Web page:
International War Crimes Tribunal in Rwanda - Stephen Rapp
|Date/Time:||Wednesday, 12 Apr 2006 at 8:00 pm|
|Location:||Sun Room, Memorial Union|
|Channel:||World Affairs Series|
Stephen Rapp is Chief of Prosecutions at the United Nations-International Criminal Tribunal for Rwanda (ICTR). Prior to appointment to his present position at the Tribunal, Rapp was the Senior Trial Attorney who headed the prosecution of what has been called the "Media Trial," the case against the principals of RTLM radio and the editor of the Kangura newspaper for allegedly inciting persecution and genocide. He was given responsibility for the case in May 2001 when the trial was in its seventh month. The trial was concluded with final arguments in August 2003, after 238 days of testimony and the presentation of over 20,000 pages of documents. A major issue in the case is whether the "hate speech" that prepared the way for the genocide can be reached under the applicable law and whether it was protected "free expression." On 3 December 2003, the Trial Chamber pronounced its Judgment. It found each of the defendants guilty of Genocide, Direct and Public Incitement to Commit Genocide, Conspiracy to Commit Genocide, Extermination as a Crime Against Humanity and Persecution as a Crime Against Humanity.
Prior to his service at the UN-ICTR, Rapp was United States Attorney for the Northern District of Iowa. He was appointed to this position by President Clinton in November 1993 and confirmed by the U.S. Senate. He served until May 2001. During his tenure, his office filed the first cases in the nation under the Brady Handgun Control Act and the Violence Against Women Act. Prior to service as U.S. Attorney he was in private practice of law in Waterloo, Iowa. He also served as a Staff Director and Counsel at the U.S. Senate Judiciary Committee and as an elected member of the Iowa Legislature.
Rapp is a native of Cedar Falls, Iowa. He attended local public schools and graduated from Cedar Falls High School. Rapp received his B.A. degree with honors from Harvard University in government and international relations. He attended Columbia Law School and received his J.D. degree with honors from Drake University.
He is married to Donna (Dolly) Maier, a professor of history at the University of Northern Iowa. They have two children, Alexander, who is an undergraduate student at Cambridge University-St. John's College in England, and Stephanie, who is in the next to the last year of secondary education at the International School Moshi in Tanzania.
Article in the Des Moines Register:
Iowa's former U.S. attorney is chosen to coordinate war crimes trials for U.N.
By LEE ROOD,
REGISTER STAFF WRITER,
May 9, 2005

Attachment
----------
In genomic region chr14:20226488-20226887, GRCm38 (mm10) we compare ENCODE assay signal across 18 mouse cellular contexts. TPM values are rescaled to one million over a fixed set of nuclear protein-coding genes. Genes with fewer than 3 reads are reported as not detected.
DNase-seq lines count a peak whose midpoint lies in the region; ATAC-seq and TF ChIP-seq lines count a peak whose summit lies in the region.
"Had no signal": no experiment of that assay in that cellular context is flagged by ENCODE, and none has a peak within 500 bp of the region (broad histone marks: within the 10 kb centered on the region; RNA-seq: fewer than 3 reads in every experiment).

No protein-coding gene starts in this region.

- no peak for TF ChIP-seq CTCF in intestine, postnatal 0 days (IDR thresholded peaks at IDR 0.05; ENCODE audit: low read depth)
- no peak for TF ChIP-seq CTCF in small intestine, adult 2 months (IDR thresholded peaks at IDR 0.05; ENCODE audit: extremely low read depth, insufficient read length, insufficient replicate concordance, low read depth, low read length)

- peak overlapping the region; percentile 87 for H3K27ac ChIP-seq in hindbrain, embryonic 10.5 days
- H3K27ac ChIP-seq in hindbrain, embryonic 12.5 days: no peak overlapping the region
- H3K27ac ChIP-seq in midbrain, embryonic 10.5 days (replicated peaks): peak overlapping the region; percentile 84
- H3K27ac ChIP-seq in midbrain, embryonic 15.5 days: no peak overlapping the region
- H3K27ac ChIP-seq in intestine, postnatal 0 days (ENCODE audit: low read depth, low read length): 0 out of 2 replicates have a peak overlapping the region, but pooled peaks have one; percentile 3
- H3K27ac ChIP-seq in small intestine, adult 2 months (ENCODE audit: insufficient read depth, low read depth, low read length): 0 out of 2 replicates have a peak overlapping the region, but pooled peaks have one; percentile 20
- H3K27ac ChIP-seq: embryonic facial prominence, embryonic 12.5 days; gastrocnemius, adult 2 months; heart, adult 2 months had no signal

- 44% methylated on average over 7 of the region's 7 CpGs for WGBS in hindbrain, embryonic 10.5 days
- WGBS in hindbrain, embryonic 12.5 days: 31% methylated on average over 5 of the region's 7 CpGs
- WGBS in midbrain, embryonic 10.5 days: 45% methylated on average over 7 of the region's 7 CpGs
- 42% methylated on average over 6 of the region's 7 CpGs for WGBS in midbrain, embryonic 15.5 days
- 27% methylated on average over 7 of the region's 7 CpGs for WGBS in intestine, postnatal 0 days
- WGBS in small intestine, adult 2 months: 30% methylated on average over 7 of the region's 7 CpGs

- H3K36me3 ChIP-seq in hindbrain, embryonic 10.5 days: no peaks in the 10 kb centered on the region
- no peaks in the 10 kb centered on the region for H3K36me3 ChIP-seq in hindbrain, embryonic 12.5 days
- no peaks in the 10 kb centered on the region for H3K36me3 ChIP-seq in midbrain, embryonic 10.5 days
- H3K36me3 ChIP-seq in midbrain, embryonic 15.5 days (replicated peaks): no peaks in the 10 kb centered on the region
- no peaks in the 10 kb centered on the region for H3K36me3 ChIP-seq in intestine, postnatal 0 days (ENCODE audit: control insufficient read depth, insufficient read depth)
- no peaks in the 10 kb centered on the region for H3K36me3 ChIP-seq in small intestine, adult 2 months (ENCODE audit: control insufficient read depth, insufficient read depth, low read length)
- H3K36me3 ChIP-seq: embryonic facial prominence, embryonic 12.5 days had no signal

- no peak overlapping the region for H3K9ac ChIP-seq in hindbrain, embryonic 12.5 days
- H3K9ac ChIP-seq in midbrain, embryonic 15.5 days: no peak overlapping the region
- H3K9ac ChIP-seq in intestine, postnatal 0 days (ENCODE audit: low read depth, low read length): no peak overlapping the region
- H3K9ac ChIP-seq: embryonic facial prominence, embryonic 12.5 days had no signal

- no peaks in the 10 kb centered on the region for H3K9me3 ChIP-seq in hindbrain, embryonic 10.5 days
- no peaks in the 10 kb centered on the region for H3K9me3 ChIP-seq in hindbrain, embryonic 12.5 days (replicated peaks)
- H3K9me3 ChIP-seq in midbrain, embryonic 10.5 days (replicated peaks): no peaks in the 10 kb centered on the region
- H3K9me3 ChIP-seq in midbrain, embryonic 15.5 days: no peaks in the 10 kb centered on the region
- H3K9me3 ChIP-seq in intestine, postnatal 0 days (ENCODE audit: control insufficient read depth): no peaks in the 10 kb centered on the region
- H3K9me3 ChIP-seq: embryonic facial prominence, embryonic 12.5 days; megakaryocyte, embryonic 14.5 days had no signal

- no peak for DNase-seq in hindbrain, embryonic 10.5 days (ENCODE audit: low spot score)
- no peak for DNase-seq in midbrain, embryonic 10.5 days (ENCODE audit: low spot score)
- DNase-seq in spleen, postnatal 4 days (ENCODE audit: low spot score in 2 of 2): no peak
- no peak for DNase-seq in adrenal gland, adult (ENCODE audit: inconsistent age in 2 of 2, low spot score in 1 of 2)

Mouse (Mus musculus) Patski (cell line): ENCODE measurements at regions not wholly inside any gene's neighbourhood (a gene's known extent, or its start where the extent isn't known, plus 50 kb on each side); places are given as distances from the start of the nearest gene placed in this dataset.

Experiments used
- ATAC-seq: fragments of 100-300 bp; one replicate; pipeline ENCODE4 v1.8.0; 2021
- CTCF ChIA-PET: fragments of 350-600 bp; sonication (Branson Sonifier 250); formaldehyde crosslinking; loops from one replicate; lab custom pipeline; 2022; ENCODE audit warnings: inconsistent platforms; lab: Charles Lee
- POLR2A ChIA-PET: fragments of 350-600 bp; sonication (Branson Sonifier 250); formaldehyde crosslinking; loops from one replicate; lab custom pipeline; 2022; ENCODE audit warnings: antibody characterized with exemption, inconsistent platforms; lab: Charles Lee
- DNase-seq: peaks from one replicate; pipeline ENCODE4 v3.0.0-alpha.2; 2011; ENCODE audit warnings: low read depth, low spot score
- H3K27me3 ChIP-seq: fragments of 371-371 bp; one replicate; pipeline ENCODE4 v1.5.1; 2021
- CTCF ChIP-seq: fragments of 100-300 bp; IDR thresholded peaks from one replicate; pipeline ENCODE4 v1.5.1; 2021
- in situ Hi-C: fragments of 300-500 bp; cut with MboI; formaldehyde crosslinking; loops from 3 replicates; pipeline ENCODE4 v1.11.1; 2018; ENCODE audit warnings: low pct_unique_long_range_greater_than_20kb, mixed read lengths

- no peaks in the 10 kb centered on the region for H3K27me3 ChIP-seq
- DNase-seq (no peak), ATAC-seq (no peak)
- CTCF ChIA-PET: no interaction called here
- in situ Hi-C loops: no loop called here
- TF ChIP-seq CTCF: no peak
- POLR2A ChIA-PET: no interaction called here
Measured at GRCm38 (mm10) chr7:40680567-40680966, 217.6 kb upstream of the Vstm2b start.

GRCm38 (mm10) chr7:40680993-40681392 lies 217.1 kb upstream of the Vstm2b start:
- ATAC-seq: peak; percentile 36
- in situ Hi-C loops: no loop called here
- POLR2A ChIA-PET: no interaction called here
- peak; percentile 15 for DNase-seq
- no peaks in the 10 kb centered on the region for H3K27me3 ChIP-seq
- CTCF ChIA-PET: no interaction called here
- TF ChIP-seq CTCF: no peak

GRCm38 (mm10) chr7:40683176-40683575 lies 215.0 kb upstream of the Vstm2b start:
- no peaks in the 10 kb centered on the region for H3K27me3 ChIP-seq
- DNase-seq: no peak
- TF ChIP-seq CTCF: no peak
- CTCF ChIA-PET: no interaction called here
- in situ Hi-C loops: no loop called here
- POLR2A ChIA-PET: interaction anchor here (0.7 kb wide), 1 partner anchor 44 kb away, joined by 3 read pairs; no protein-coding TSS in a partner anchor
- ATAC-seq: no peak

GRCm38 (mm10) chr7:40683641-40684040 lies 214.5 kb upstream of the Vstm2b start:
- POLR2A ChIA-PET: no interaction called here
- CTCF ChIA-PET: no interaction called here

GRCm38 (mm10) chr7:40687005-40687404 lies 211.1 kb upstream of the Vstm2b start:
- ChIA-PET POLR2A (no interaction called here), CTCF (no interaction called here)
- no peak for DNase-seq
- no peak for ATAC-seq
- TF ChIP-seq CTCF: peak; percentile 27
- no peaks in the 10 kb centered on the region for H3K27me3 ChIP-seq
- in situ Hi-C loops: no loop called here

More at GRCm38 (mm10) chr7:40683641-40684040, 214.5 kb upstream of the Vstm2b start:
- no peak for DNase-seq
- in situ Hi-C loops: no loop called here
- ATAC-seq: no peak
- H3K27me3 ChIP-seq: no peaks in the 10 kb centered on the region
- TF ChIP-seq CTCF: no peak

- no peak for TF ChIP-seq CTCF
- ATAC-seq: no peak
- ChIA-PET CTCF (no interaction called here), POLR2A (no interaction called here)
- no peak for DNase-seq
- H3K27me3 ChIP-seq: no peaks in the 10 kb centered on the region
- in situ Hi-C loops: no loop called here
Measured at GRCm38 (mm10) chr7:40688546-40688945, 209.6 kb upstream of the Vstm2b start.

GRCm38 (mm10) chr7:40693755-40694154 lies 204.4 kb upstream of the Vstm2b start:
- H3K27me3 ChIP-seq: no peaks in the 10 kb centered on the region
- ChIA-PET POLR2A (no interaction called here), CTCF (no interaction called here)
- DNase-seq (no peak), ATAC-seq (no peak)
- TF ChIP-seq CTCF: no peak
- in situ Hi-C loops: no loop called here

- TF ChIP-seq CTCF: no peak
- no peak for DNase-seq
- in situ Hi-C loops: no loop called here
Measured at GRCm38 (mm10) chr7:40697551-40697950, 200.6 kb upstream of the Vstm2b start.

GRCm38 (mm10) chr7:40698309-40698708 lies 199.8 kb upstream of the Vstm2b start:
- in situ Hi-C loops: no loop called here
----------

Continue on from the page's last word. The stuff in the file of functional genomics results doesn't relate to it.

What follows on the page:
It's been 11 years since the genocide in Rwanda, but Stephen Rapp revisits the tragedy nearly every day. A former U.S. attorney in Iowa, Rapp has spent the last four years rounding up and prosecuting suspects in the 14-week devastation that left 800,000 dead. Rapp's responsibilities grew recently. The 56-year-old was named chief of prosecutions for the head of the United Nations' International War Crimes Tribunal of Rwanda, which was established to bring to justice people who perpetrated the violence. The demanding two-year appointment, approved last week, will have him coordinating at least 40 more trials, assisting in international efforts to find suspects hiding abroad, and teaching what he's learned practicing a largely uncharted area of international law. "The whole idea of this area of the law, if it means anything, is to try to deter these kinds of atrocities in the future," Rapp said recently in an interview from his east African home in Arusha, Tanzania. Added responsibility Stephen Rapp , a former U.S. attorney in Iowa who has spent the last four years prosecuting 1994 genocide suspects in Rwanda, has been named chief of prosecutions for the head of the United Nations' International War Crimes Tribunal of Rwanda. His two-year appointment was approved last week. Although an average of 8,000 people were killed each day in Rwanda during the 1994 uprising - three times those killed in the terrorist attacks on the World Trade Center - many Americans and others in the West have not grasped the scope of the slaughter. "It has been a difficult thing for people to follow," Rapp said. "There is a tendency because it happened in Africa to view it as a primitive tribal conflict. But that's not true." Two recent movies - Academy Award nominee "Hotel Rwanda" and HBO's "Sometimes in April" - and a recently released book, "Justice on the Grass" by journalist Dina Temple-Raston, are helping to put the conflict in better context, he said. A movie like "Hotel Rwanda," especially with its happy ending, "is an accessible way to deal with the conflict," he said. Rapp said his current work has taken him many times to the Hotel Mille Collines in Kigali, the setting for "Hotel Rwanda," and he has become well- acquainted with the U.N. colonel who was portrayed in the film by actor Nick Nolte. Film subject Paul Rusesabagina, the assistant hotel manager who saved nearly 1,200 people, left Rwanda with his family after the crisis. The 1994 genocide began with the suspicious death of President Juvenal Habyarimana in a plane crash. Members of Rwanda's majority ethnic group, the Hutu, went on a rampage against the minority Tutsi. Habyarimana, a Hutu, had been trying to set up a transitional government in Rwanda and wanted to include a Tutsi-dominated rebel group. This enraged Hutu extremists. Thousands of people wound up being trapped in churches, slain with machetes, shot or burned alive. Women were raped before being executed. Millions of people fled the country. Rapp may be best known internationally for his role in the three-year "media trial" that concluded in 2003, in which he successfully prosecuted media executives who helped incite the country's extremist militia as well as broadcast the whereabouts of Tutsi sympathizers. The case has earned him a place in legal history. Experts have said the media trial set precedent for other cases going before the International War Crimes Tribunal at the Hague in the Netherlands. The Rwandan tribunal also has created a legal legacy for people who increasingly are supporting efforts to locate and punish those responsible for war crimes, genocide and crimes against humanity. The court cases also will be critical in the aftermath of more current conflicts, such as the decade-long civil war in Sierra Leone, atrocities taking place against refugees in Darfur, Sudan, as well as the prosecution of former Iraqi President Saddam Hussein for mass killings of his people. "It will be critical whenever the Iraqi tribunal meets to prosecute Saddam Hussein," Rapp said. "I imagine that one of the first things they'll do is reach for our decision in the media case to see if it meets the definition of genocide." The United Nations has given Rapp and his colleagues until 2008 to prosecute or arrange for the prosecutions of roughly 100 additional leaders suspected to be responsible for the Rwandan killings. The highly complicated multilanguage, multidefendant court proceedings, separate from others ongoing in the Rwandan court system, take place in Tanzania, some 500 miles from where the violence took place. One high-profile case accusing four senior military officers of genocide will involve about 180 mostly reluctant witnesses by the time it is over. The judges involved are from Norway, Fiji and Russia. The defense lawyers are from France, Canada, the United States and Kenya, according to the tribunal's Web site. "We're dealing for the most part with people who would have escaped justice but for the establishment of the tribunal," Rapp said. Although the tribunal's work is viewed as important to victims of the genocide, Rapp said his role - coaxing reluctant defendants to testify against one another - is often viewed as controversial. "The problem with these tribunals and these cases is that . . . trying to get people to tell you the truth, when the truth is so horrible, is a real challenge," he said. "Sometimes it requires lying down with dogs and getting fleas. It's a tough business, but at least we've been successful so far." Rapp said he likely will move on after his new appointment, but prosecuting war crimes has become his life's work. If asked, he said, he would like to go to Cambodia to help prosecute the aging leaders of the Khmer Rouge. "If nothing else, I'll be involved in it," he said. "It's how I want to spend the rest of my life: trying to bring justice where it hasn't existed before."